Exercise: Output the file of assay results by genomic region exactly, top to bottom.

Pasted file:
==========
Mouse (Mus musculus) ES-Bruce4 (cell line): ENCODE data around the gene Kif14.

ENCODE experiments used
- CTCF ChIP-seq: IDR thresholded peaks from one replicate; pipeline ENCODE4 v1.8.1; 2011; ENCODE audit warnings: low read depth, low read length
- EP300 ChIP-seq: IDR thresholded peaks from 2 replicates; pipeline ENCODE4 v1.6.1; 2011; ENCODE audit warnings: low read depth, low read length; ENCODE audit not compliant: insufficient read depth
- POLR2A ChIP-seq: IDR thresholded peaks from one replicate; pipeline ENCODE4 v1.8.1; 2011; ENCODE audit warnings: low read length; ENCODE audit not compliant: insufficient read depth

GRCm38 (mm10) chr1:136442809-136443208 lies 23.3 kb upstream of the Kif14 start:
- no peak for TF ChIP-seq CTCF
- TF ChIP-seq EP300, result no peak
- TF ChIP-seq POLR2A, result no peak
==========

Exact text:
Mouse (Mus musculus) ES-Bruce4 (cell line): ENCODE data around the gene Kif14.

ENCODE experiments used
- CTCF ChIP-seq: IDR thresholded peaks from one replicate; pipeline ENCODE4 v1.8.1; 2011; ENCODE audit warnings: low read depth, low read length
- EP300 ChIP-seq: IDR thresholded peaks from 2 replicates; pipeline ENCODE4 v1.6.1; 2011; ENCODE audit warnings: low read depth, low read length; ENCODE audit not compliant: insufficient read depth
- POLR2A ChIP-seq: IDR thresholded peaks from one replicate; pipeline ENCODE4 v1.8.1; 2011; ENCODE audit warnings: low read length; ENCODE audit not compliant: insufficient read depth

GRCm38 (mm10) chr1:136442809-136443208 lies 23.3 kb upstream of the Kif14 start:
- no peak for TF ChIP-seq CTCF
- TF ChIP-seq EP300, result no peak
- TF ChIP-seq POLR2A, result no peak